The project participant shared how they understand the European values, what do they mean for them. They participated in different interactive activities both in indoors and outdoors. They met with the students from Leiden University and with experts from Clingendael Institute. They visited the House of Representatives of the Netherlands and the International Criminal Court. A meeting in the Armenian Center Abovian was organized for them. The Armenian Ambassador to the Netherlands took part in it.

4 АААOn the sixth day of the youth exchange a role-play was organized for the project participants. Youth participants were divided into three mixed groups and in those groups they made videos on the streets of the Hague. The videos appeared to be very touchy. They provide the opportunity to get acquainted with the Hague in those spring days and with the mood of young people from Armenia and the Netherlands who participated in these stories. The videos can be found via this link

The project participants learned a lot about Eastern Partnership Program. Why was it established and the participants talked a lot on how young people can contribute to its realization. They came with several concrete ideas on what should be done. One of their ideas was developed into an application form for another Youth Exchange. A network between youth from Armenia and the Netherlands was established. Youth from Armenia learned a lot about different opportunities for volunteering, studying and learning which they can use to experience more the life in the Netherlands. In particular, there was a meeting in Leiden University where they learned a lot from their peers. Armenian participants shared that they learned and understood deeper and better the role of European values. Due to the project, they had the chance to look at their lives in Armenia from some other angle and learn where the European values are violated and started to think on the strategies on how to share their knowledge in Armenia, why European values are so important for the society. Dutch young people learned more about Armenia. Some of them shared that they have never heard about Nagorno-Karabakh region before and the war there. It was very interesting for them to learn about the political life of the country - the reforms, the Velvet revolution, due to which new politicians came to power who want to realize democratic reforms and establish good relations with EU.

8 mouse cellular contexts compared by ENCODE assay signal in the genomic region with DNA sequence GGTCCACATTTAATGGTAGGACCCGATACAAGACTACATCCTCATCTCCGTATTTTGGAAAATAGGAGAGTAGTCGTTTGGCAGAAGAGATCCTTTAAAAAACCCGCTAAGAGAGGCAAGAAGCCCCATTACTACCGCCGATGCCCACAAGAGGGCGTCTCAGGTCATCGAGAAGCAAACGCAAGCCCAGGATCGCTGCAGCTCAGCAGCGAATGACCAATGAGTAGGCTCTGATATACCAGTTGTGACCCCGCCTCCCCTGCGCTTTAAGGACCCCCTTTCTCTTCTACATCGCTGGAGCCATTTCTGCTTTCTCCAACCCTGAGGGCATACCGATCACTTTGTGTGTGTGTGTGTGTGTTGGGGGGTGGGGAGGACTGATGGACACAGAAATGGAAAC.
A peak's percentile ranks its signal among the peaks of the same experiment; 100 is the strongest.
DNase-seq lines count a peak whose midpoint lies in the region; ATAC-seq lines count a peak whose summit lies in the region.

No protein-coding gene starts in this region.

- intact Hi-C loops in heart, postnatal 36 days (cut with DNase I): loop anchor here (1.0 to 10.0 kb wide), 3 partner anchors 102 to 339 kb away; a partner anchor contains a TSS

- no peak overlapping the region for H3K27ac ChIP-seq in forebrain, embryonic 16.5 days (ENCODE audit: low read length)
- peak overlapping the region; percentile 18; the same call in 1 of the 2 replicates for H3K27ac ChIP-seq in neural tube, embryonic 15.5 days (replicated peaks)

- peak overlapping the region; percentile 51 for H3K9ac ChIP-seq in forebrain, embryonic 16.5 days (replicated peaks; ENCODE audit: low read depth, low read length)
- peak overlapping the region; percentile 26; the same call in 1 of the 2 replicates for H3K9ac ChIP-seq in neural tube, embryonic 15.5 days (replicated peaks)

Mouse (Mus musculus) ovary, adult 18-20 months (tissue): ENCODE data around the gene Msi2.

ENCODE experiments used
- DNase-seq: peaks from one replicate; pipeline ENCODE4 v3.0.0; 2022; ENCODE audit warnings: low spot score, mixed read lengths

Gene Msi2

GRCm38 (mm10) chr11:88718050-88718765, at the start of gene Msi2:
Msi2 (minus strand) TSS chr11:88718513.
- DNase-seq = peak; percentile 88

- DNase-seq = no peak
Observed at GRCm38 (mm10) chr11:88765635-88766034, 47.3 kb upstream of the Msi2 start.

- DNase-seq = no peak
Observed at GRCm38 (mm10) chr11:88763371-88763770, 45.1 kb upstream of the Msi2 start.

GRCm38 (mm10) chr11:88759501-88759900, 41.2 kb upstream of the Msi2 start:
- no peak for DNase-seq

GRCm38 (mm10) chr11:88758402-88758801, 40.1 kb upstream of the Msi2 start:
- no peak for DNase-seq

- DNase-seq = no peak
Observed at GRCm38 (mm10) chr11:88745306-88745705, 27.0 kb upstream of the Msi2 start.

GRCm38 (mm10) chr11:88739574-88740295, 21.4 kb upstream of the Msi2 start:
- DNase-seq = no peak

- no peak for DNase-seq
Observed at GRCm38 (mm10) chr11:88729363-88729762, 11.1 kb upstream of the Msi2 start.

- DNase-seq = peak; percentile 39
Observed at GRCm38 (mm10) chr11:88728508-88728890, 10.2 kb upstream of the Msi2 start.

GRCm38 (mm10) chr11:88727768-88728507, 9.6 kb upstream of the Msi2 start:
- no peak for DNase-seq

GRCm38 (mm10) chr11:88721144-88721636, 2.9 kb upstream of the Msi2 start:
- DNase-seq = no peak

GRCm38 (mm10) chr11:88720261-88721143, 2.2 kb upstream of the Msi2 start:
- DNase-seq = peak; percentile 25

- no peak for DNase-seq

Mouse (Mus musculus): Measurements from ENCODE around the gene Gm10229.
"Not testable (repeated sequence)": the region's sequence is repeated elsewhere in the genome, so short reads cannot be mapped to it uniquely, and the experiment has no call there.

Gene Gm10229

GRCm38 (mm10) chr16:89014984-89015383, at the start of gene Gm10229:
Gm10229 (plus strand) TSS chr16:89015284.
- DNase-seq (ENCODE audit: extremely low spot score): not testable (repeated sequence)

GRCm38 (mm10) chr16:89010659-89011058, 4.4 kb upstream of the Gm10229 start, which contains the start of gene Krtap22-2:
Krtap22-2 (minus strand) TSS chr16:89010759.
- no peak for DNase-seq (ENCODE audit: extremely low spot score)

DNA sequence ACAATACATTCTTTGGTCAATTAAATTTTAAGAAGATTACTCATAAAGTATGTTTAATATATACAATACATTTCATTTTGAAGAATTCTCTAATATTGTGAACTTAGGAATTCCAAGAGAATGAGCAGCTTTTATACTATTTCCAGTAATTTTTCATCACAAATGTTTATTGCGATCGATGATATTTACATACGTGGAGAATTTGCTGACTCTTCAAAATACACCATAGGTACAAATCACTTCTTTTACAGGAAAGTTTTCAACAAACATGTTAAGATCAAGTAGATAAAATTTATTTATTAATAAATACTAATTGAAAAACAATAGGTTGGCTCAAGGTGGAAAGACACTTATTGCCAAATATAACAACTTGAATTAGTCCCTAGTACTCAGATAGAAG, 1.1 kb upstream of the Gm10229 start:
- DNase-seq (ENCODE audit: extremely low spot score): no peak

9 АААThe stereotypes which Dutch and Armenian young people had somehow about each other were erased and very positive and respectful attitude was established in a group.


It looks like we have a simple formula for holding successful events - youth + Erasmus + the Netherlands.


After two months, we asked young participants to share their impressions. During this time, they managed to return to their daily activities and thus their assessment of the youth exchange in The Hague was more objective and less emotional. The results of this survey are shown below.

 12 аааDaniel